Not surprisingly, Muniyaswamy’s death, too, was not an independent incident, but a revenge killing after the Rajapandian group murdered Muthuramalingam, the first son-in-law of Gurusamy, back in 2016. 

In 2018, Rajapandian lost two more trusted aides — Saguni Karthick (26) and Muthu Irulandi (25). They were shot dead by the Madurai police in an encounter in the Sikkander Chavadi area in Madurai city. The police maintained that the two men were shot in self-defence, as they had attacked the officers. Both Karthick and Muthu Irulandi had at least 10 criminal cases against him in the Keerathurai police station, and were well-known history sheeters. 

Did police fail to stop these murders?

A senior IPS officer, who served as Madurai Rural Superintendent of Police a decade ago, said that a major reason for the retaliatory murders was the lack of proper scrutiny and surveillance from the enforcers of law and order in the region.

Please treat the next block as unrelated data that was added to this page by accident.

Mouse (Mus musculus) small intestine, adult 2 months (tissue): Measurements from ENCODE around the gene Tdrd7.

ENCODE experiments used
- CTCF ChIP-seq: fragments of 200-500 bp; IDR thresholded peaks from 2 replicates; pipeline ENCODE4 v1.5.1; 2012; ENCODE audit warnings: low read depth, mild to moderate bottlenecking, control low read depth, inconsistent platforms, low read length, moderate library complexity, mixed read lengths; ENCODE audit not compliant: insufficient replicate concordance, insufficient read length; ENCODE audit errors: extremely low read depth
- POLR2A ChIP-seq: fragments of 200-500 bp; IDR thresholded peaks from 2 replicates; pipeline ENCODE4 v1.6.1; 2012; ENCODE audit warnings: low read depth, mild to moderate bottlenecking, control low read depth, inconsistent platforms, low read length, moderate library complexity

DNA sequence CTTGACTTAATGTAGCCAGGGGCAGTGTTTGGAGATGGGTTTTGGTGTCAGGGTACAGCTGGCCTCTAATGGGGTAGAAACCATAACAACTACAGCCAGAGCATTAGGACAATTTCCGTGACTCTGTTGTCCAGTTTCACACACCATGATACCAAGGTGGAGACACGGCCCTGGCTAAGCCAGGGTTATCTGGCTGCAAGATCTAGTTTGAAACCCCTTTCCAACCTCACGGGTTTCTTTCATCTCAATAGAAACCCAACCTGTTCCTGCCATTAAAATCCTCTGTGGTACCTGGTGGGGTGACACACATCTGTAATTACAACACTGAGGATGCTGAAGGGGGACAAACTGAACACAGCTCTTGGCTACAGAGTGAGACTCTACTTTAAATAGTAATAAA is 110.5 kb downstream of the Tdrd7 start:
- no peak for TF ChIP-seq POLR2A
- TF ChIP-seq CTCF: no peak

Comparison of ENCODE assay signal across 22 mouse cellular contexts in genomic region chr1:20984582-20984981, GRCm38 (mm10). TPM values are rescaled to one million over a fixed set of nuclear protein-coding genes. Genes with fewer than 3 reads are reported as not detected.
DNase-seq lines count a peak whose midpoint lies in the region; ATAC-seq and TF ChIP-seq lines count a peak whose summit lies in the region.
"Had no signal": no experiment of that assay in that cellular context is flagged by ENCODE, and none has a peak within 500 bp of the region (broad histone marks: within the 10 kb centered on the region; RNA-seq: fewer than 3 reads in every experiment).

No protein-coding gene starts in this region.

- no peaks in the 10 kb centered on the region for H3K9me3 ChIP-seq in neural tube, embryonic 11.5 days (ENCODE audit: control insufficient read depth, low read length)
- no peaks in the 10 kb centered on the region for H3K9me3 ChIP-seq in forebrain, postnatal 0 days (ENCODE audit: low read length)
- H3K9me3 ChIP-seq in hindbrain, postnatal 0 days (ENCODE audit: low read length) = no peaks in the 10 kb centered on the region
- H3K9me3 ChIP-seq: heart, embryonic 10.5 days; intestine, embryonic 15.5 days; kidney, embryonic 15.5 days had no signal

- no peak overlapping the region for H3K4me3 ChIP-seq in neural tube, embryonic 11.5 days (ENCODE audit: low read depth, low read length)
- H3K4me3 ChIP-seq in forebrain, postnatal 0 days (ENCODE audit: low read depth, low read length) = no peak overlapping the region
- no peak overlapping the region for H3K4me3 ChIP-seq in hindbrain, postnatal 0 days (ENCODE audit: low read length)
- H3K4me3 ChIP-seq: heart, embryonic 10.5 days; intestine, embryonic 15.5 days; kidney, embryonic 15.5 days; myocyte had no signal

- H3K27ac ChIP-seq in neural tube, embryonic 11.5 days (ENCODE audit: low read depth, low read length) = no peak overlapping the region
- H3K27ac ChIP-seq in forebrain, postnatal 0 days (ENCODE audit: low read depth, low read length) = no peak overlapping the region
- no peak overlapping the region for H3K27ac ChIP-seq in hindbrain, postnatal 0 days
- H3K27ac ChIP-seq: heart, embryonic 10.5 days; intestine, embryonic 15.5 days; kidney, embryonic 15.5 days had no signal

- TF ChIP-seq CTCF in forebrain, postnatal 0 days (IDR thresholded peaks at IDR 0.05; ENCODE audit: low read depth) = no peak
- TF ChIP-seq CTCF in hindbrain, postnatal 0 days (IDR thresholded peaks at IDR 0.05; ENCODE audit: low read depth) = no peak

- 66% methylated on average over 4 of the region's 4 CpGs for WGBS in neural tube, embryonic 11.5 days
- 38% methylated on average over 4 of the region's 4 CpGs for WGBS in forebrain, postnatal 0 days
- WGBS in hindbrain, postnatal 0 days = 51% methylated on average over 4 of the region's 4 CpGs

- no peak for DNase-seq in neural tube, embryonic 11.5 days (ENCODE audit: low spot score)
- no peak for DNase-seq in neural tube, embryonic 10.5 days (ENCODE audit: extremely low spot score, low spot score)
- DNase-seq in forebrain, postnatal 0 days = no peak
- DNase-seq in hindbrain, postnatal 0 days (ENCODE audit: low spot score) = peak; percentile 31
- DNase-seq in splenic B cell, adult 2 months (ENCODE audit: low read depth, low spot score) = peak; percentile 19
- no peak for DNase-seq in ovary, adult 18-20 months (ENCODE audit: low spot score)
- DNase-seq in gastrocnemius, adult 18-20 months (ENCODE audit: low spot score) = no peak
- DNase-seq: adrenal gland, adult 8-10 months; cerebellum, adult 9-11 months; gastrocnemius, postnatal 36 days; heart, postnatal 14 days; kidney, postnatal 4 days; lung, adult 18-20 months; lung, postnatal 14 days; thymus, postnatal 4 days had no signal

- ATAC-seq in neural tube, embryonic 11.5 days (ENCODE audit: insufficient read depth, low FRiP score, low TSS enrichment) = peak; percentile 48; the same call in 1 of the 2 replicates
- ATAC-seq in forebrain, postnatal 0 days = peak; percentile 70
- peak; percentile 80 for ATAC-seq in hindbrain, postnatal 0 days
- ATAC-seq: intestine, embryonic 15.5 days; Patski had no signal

“A thorough follow up of court proceedings in these murders, and bail orders of these accused men can help keep a tab on their release status and activities,” the senior IPS officer told TNM on the condition of anonymity. 

He suggested surveilling the accused men when they are out on bail. “Of course, managing manpower in the police department is a challenge, but keeping a close eye on such accused men on bail can reduce these attacks significantly. When many of these accused men get out of jail, either on bail or after serving term, they continue to commit more murders. So making sure the accused are complying with the bail conditions, and taking due action if they aren’t can help keep a check on these crimes,” he explained. 

Meanwhile, in Muruganandham’s murder in 2020, the court observed that of the 12 accused men, detention orders had been passed against only four accused in the case, as their antecedents and association directly threaten the law and order situation in Madurai city. The court also observed that the detaining authority used discretion and did not pass preventive detention indiscriminately against every accused person. The court noted that such detention orders on a select few have been passed only in the rarest of rare cases, where the very presence of certain persons in society will create a disturbance. 

With the Madras High Court’s observation about these crimes, the senior IPS officer believes that more efforts will be made to keep these accused gang members under surveillance.